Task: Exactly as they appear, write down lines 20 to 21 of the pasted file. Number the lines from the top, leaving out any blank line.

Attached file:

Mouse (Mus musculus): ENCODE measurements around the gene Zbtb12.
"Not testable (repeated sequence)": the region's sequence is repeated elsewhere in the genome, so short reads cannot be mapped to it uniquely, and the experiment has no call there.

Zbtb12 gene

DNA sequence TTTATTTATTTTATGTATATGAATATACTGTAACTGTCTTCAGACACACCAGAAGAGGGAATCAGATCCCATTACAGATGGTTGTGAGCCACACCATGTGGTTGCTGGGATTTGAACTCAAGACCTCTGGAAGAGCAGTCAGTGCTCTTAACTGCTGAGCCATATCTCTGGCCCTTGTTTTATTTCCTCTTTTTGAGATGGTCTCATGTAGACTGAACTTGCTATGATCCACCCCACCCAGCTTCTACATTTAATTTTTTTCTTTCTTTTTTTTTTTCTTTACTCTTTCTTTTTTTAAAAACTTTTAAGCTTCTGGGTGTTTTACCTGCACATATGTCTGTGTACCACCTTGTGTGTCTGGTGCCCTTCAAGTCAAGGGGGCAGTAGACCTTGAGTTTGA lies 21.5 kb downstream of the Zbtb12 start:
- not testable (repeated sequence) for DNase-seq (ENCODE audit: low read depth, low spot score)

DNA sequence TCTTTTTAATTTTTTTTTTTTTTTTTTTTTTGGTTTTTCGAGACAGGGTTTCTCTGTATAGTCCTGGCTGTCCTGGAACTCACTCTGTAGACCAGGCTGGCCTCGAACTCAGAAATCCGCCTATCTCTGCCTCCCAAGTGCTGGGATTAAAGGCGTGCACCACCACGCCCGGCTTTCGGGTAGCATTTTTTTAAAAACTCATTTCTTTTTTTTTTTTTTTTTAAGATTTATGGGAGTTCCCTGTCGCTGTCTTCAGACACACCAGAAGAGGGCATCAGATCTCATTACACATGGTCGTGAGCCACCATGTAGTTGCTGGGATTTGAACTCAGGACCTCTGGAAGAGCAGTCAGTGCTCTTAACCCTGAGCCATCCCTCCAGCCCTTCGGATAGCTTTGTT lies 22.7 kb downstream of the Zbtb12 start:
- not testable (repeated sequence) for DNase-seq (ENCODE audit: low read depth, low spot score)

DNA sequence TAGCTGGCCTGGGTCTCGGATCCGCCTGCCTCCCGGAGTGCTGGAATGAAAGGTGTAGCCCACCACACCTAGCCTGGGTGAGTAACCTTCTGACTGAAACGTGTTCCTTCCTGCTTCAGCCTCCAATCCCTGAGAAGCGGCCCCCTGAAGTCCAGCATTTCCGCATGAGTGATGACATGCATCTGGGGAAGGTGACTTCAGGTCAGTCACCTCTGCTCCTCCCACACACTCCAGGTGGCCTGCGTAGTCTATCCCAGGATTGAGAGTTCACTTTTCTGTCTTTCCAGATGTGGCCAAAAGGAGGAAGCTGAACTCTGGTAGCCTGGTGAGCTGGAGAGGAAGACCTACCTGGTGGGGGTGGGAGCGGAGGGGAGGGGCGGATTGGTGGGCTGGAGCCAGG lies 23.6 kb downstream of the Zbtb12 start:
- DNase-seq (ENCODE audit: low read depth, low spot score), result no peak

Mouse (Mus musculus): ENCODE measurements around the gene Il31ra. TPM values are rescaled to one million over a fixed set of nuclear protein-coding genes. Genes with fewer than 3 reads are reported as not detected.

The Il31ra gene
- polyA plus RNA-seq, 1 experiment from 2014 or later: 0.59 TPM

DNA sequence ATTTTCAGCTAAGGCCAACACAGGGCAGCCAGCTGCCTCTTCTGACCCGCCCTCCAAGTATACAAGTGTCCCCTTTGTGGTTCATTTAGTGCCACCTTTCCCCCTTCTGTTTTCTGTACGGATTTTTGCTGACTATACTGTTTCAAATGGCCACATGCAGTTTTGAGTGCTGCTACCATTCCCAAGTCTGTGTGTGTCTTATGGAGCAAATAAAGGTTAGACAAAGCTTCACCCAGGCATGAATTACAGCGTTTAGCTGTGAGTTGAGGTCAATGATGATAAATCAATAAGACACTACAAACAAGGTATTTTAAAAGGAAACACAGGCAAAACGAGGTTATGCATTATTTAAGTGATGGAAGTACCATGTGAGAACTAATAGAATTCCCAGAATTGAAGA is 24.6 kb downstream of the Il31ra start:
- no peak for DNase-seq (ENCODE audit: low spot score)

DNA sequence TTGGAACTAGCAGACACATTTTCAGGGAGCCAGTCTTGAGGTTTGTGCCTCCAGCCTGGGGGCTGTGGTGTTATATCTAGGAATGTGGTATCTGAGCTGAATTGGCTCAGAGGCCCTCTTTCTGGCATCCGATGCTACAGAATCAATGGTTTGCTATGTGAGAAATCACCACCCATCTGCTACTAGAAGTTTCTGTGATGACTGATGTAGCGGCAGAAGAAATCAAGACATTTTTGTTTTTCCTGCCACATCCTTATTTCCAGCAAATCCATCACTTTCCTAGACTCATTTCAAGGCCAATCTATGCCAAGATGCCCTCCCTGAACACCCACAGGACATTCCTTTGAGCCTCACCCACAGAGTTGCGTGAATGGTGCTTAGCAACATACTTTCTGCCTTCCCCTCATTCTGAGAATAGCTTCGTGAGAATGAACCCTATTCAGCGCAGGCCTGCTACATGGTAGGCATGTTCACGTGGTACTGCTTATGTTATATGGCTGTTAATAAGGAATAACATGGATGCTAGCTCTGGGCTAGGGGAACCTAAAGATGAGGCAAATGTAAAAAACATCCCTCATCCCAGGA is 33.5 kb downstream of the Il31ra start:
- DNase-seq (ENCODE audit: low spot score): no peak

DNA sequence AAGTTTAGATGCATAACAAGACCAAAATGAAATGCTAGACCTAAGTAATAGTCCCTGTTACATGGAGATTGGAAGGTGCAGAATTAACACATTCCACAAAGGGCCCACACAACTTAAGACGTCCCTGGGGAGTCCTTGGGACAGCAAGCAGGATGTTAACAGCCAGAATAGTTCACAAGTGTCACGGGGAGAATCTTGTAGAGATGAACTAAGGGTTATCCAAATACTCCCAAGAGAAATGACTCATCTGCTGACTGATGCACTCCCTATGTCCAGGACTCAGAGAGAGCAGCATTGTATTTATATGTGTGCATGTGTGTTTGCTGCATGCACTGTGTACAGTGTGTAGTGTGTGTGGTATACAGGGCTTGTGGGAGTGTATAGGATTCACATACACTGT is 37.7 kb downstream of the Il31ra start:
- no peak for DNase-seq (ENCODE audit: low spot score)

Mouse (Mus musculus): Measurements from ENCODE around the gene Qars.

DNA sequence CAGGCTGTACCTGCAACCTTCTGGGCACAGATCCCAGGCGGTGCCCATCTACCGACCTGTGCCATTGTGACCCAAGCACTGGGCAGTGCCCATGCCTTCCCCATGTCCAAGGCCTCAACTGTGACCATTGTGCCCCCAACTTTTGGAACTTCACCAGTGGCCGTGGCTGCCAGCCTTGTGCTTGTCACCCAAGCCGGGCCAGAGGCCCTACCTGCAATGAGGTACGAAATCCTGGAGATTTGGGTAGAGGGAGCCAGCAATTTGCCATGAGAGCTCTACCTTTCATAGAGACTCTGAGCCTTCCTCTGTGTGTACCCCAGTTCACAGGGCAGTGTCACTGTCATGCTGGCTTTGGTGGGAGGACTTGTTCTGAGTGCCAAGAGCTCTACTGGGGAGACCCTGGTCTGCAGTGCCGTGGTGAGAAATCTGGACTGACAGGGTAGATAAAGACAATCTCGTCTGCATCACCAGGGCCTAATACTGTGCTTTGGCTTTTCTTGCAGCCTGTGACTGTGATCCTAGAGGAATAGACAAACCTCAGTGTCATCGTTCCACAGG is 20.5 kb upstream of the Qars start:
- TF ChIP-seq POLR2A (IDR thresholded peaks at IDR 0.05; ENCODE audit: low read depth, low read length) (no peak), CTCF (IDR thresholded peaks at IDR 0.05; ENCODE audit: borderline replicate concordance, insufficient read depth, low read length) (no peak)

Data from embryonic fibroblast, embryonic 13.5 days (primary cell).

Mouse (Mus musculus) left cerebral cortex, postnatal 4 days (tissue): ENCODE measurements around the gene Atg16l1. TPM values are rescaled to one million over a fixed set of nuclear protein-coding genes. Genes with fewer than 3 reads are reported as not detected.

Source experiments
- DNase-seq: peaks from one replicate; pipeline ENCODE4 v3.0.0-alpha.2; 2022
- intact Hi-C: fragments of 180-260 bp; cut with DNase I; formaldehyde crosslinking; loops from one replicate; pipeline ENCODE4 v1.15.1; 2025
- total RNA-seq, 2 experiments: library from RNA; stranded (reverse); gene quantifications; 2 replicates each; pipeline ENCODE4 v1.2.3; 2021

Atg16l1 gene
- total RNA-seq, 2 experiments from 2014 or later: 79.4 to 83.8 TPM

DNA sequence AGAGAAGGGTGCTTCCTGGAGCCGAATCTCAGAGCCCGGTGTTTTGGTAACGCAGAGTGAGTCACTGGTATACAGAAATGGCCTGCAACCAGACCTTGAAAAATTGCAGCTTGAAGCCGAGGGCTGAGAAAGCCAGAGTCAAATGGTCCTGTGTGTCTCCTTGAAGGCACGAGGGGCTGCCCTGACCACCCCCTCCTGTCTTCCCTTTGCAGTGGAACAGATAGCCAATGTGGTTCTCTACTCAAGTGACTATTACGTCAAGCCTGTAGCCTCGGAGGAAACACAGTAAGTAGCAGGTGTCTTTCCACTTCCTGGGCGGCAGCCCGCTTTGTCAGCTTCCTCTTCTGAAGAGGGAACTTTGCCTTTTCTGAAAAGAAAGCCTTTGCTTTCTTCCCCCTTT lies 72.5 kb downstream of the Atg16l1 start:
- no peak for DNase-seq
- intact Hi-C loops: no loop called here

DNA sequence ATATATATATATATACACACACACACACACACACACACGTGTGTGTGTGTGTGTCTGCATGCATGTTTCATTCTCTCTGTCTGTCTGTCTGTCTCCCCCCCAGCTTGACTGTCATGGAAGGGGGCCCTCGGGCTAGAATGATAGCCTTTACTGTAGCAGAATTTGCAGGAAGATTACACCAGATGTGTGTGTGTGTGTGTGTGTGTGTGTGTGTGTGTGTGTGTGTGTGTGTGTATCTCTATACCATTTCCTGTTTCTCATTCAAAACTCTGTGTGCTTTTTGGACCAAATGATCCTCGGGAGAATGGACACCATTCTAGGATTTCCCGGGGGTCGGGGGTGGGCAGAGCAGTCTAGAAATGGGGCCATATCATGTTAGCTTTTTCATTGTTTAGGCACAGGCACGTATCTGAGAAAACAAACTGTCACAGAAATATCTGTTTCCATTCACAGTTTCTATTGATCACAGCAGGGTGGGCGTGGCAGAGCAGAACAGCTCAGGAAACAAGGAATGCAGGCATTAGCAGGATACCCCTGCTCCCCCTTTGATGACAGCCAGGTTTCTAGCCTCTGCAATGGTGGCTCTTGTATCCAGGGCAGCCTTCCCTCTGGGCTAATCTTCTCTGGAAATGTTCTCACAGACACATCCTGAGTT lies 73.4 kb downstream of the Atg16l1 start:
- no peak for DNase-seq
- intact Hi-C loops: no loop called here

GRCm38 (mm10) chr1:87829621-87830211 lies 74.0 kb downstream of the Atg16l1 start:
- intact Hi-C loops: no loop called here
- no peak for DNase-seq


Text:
DNA sequence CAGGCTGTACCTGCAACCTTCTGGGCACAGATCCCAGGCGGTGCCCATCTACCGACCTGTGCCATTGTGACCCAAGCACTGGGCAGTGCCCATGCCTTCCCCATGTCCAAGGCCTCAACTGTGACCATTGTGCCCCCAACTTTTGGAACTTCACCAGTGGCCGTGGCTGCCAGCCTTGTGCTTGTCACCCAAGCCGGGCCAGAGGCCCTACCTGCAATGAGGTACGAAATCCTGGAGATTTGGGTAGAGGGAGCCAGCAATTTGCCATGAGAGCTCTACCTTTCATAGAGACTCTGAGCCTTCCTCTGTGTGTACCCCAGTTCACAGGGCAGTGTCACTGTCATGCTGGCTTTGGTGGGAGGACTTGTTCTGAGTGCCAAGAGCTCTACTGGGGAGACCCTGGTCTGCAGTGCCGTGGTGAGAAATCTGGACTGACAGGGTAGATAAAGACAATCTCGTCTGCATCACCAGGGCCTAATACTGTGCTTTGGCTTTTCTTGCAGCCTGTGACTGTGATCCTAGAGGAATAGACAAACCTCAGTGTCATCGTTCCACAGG is 20.5 kb upstream of the Qars start:
- TF ChIP-seq POLR2A (IDR thresholded peaks at IDR 0.05; ENCODE audit: low read depth, low read length) (no peak), CTCF (IDR thresholded peaks at IDR 0.05; ENCODE audit: borderline replicate concordance, insufficient read depth, low read length) (no peak)